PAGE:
I often find I want to create more choices in my life. I want to avoid just a binary choice: "this" or "that." I use personal reflections, a personal retrospective, to create new options. I often use a form called "What, So what, Now what?"
Here's what that looks like:
- What: Gather relevant data. My personal reflection differs from a project retrospective where we might not know what's relevant right away.
- So what? Look for patterns and meaning.
- Now what? What options do I want to create so I can experiment. Especially notice what I want to subtract.
Let's take the problem of "not enough time in the day to do everything I want to do." You might suffer from that problem, too.
What: Gather Data
The first piece of data is to learn where I spend my time. I take a legal pad, and start at the top with the time I first sit down at my desk. Every time I start a new task, I mark down the start time and what the task is.
When I gathered this data, I realized:
- I interrupted myself with too much checking of email and Twitter.
- I checked Facebook a lot during the day.
- I spent more time than I expected writing some fiction. (And, not finishing it!)
- I spent less time writing my other blog.
I have data now. Time to see the patterns.
So What: Look for Patterns and Meaning
I have learned that I interrupt myself when I'm unsure of myself. That particular fiction story (and the one I worked on today) keep boring me. (Some of my writer friends say, "If the fiction is boring, kill someone." I did, and now I'm making progress on that story. Funny, how fiction writers think, isn't it?)
I started checking Facebook more often during the day because I'm in some writing groups and I wanted to keep up with them. Until I wrote down how much time I spent on Facebook, I had no idea how much time I wasted that way. (Way too much!)
I wasn't finishing work the way I normally finish.
I drew two conclusions: when I spend more time without finished outcomes, I don't feel good about myself. And, I'm pretty sure my process isn't helping me finish almost anything. I interrupted myself too often.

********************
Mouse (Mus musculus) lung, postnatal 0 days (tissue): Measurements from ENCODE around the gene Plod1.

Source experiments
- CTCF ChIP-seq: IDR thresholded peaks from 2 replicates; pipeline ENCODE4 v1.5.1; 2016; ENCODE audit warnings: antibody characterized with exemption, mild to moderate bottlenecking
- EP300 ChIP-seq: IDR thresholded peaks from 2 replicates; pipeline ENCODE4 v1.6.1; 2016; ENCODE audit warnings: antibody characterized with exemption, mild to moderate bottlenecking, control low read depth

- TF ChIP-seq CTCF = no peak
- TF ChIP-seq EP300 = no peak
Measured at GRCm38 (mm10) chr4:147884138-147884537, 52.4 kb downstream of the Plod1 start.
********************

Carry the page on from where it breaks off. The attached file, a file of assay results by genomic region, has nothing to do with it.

I need more options to finish and stop interrupting myself.
Now What: Create Options for Experimentation
I've talked about how I like to work in timeboxes before. I decided that I would try working in timeboxes for everything.
- I tried working in timeboxes for checking email and Twitter. I quickly learned I needed to separate those timeboxes into a timebox for email and a separate timebox for Twitter.
- I chose a longer timebox for nonfiction (25 minutes) than for fiction (7 minutes).
- I alternated my writing timeboxes. I did give myself permission to extend the fiction timebox if I was on a roll.
In addition to timeboxes, I decided to subtract checking Facebook during the day. I only gave myself permission to check the various groups after dinner.
I also rearranged windows on my various monitors. I wanted to hide certain tabs in the browsers. That's sort-of a "subtraction" because while I know the browser tab is there, I don't see it all the time.
I didn't add anything to my processes this time. However, I'm back to finishing most of my work the way and when I want to. I still put too much on my list of things to do. However, I'm making progress and I'm happy about that.
Ask What Questions, Not Why
Notice I didn't ask any "why" questions. When I ask why questions, I judge myself harshly. I blame myself for being all-too-human. I don't recommend why questions for personal reflections.
Instead, use What questions. If you need more data, you might ask When or How questions. Avoid Why unless you think you can't get to the root cause without them. I often discover I can get to the root cause with mostly What questions.
I took my data (What), learned my patterns and meaning (So What), and created options (Now What). My reflection specifically creates more options in the Now What part. That's because I focus on more options, not fewer options. You might want to restrict your options, depending on your question for your reflection.
That's how I use reflection to create more options. How about you?
You might enjoy some of my online workshops:
- With Esther Derby are at Your Management Mentors.
- With Mark Kilby are at Distributed Agile Success. We released Rapidly-Remote, a free self-study course for people who are new to remote working.
- The Modern Management Made Easy books are in final editing. My first editor had some physical challenges, so my new editor is starting this week. Here's hoping I self-edited enough so she can be speedy!
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Till next time, Johanna
© 2020 Johanna Rothman